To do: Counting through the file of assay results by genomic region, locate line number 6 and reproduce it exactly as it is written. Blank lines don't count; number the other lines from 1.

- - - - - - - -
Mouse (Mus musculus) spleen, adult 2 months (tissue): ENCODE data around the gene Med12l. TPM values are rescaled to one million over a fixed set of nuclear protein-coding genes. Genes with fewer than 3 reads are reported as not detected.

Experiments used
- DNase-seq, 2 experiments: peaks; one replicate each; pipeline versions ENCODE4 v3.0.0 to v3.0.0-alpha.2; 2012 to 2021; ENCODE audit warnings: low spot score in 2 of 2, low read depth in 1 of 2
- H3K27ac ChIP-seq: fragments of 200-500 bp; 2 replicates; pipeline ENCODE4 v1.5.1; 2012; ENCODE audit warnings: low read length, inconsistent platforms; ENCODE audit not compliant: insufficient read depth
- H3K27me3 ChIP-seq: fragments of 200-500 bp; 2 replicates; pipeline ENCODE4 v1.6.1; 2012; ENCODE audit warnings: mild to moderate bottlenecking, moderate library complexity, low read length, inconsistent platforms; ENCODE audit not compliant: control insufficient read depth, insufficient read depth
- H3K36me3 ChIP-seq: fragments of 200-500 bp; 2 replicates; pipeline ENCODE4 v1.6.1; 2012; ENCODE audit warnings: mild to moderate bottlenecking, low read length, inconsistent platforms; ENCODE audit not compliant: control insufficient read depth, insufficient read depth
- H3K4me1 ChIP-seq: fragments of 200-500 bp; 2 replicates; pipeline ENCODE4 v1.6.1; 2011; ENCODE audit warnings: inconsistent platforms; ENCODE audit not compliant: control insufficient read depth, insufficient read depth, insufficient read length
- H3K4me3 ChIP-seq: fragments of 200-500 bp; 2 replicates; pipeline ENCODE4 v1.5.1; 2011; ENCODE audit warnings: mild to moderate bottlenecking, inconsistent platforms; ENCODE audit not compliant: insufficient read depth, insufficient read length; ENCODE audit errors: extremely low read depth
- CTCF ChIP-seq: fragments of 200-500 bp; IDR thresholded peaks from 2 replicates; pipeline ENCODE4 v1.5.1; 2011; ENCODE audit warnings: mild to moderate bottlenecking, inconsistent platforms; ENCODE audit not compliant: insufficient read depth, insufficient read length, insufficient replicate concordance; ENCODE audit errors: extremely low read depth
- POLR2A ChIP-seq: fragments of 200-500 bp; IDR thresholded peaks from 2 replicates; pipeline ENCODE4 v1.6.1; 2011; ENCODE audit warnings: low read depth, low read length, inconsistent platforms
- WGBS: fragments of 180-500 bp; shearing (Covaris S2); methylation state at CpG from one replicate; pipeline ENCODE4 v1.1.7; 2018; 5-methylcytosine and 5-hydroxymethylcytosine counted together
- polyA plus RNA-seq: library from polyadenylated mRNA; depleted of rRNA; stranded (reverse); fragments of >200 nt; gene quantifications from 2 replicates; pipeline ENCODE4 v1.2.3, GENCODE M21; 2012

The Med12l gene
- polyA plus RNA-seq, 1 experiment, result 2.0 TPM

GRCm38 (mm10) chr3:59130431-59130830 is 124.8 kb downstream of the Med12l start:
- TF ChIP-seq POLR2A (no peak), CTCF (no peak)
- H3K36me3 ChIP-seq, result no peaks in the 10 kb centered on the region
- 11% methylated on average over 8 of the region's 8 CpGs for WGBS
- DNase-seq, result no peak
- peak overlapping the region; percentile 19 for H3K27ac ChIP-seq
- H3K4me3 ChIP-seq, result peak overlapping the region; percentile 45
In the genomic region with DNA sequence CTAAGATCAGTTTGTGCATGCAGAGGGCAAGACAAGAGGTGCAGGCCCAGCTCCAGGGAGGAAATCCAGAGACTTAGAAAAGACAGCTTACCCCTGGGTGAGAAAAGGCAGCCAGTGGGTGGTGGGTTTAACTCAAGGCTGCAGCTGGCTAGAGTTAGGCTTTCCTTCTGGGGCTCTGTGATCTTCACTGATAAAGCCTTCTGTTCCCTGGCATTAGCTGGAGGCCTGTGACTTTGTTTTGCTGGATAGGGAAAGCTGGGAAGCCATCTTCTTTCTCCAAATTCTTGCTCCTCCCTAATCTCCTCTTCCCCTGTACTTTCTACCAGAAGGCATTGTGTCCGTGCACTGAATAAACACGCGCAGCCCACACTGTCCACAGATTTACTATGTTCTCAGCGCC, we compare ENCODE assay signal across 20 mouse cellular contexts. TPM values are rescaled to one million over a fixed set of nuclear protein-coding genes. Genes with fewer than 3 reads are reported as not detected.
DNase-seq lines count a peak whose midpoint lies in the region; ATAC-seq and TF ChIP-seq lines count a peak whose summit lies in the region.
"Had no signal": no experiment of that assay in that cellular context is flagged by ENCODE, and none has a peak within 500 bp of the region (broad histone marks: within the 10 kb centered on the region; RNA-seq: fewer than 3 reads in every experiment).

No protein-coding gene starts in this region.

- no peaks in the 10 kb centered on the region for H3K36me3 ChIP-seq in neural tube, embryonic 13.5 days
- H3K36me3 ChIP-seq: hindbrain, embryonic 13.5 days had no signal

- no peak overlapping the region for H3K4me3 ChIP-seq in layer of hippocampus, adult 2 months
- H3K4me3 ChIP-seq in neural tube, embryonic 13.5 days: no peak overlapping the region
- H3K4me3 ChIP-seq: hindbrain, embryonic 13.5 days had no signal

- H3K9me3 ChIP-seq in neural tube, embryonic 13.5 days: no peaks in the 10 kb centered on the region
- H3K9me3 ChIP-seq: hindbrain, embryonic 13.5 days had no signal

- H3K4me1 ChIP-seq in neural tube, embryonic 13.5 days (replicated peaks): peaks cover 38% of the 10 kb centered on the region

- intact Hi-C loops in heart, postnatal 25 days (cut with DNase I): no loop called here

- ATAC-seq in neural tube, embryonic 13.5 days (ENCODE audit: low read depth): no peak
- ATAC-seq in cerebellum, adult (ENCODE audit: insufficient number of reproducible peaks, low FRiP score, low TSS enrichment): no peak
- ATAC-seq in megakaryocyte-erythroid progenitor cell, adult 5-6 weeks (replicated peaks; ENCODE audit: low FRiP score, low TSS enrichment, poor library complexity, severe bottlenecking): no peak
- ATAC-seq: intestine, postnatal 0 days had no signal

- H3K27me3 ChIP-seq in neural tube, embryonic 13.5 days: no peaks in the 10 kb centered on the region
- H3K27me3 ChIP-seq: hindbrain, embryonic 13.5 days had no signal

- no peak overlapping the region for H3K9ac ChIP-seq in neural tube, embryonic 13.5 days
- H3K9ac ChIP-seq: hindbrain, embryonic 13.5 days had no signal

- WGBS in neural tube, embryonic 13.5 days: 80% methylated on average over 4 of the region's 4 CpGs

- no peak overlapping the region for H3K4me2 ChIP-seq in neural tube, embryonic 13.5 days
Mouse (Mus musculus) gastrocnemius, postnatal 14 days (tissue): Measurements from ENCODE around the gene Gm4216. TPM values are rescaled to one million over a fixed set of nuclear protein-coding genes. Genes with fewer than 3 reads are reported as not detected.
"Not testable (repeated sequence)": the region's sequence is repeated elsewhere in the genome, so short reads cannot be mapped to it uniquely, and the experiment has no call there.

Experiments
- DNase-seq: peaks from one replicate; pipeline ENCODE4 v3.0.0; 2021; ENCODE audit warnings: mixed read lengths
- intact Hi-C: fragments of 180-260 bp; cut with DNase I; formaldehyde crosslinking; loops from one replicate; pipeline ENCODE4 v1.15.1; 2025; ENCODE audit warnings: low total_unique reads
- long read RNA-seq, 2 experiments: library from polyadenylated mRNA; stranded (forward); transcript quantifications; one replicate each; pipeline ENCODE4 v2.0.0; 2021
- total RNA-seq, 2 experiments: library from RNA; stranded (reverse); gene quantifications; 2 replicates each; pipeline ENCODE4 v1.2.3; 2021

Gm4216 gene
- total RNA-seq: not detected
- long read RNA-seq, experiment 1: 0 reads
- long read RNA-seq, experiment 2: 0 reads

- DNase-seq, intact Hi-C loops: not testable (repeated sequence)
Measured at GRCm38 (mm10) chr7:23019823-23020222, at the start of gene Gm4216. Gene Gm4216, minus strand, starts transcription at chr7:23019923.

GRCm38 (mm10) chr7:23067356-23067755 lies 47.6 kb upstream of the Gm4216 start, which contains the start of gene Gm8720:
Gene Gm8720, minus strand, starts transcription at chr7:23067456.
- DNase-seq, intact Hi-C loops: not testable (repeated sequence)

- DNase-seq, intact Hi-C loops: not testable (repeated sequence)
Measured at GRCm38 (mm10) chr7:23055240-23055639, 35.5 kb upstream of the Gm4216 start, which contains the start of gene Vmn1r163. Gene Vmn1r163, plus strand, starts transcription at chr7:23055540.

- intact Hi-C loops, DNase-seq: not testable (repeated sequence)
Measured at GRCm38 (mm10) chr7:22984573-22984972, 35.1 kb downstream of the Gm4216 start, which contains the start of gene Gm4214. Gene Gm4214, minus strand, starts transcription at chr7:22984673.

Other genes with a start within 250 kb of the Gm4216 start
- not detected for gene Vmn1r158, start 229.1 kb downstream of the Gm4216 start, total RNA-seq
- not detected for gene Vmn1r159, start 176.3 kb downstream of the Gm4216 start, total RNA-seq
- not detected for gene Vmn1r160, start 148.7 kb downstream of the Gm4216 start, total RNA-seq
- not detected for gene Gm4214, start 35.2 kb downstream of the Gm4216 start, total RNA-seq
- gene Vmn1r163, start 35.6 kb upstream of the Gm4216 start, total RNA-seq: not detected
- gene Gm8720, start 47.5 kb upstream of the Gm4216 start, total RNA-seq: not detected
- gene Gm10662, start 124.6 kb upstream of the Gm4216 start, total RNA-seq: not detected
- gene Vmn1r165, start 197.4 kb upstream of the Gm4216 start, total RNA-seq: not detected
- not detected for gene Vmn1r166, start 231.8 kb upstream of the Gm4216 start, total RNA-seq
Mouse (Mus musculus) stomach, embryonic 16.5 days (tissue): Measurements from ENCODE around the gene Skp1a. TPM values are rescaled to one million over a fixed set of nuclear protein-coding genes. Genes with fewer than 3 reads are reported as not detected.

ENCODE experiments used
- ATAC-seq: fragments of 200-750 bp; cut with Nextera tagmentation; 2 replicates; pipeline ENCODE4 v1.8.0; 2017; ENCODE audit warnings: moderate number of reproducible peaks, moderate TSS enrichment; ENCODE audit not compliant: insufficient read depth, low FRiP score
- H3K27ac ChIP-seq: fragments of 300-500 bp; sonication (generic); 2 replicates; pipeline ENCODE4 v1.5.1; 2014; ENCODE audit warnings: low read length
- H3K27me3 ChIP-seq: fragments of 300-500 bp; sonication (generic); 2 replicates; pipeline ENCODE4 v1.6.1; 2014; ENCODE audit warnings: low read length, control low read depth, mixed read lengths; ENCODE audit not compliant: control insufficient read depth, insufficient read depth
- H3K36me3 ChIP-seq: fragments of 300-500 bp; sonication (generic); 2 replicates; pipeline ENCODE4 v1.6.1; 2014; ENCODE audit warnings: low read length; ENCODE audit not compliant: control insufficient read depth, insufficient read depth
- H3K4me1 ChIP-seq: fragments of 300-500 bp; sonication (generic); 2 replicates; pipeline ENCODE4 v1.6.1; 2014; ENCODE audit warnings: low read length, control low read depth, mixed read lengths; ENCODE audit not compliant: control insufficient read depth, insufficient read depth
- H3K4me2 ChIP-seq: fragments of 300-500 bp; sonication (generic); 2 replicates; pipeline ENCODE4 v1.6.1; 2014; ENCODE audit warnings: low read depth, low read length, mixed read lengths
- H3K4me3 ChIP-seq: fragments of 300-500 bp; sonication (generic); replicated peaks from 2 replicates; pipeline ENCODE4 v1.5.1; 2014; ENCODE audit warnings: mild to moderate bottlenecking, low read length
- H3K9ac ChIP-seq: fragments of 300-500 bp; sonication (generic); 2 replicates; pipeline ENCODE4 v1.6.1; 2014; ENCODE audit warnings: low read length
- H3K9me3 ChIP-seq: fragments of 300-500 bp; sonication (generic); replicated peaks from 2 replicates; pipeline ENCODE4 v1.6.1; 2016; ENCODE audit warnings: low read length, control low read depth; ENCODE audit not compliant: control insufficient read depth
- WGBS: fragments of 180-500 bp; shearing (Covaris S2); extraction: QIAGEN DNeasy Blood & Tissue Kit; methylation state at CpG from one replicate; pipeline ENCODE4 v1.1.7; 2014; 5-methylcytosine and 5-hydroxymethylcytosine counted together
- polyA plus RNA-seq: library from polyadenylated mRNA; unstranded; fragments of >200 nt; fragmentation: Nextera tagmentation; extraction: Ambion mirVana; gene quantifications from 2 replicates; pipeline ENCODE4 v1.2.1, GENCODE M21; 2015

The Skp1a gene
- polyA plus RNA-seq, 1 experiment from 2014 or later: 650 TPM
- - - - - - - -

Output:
- H3K36me3 ChIP-seq: fragments of 200-500 bp; 2 replicates; pipeline ENCODE4 v1.6.1; 2012; ENCODE audit warnings: mild to moderate bottlenecking, low read length, inconsistent platforms; ENCODE audit not compliant: control insufficient read depth, insufficient read depth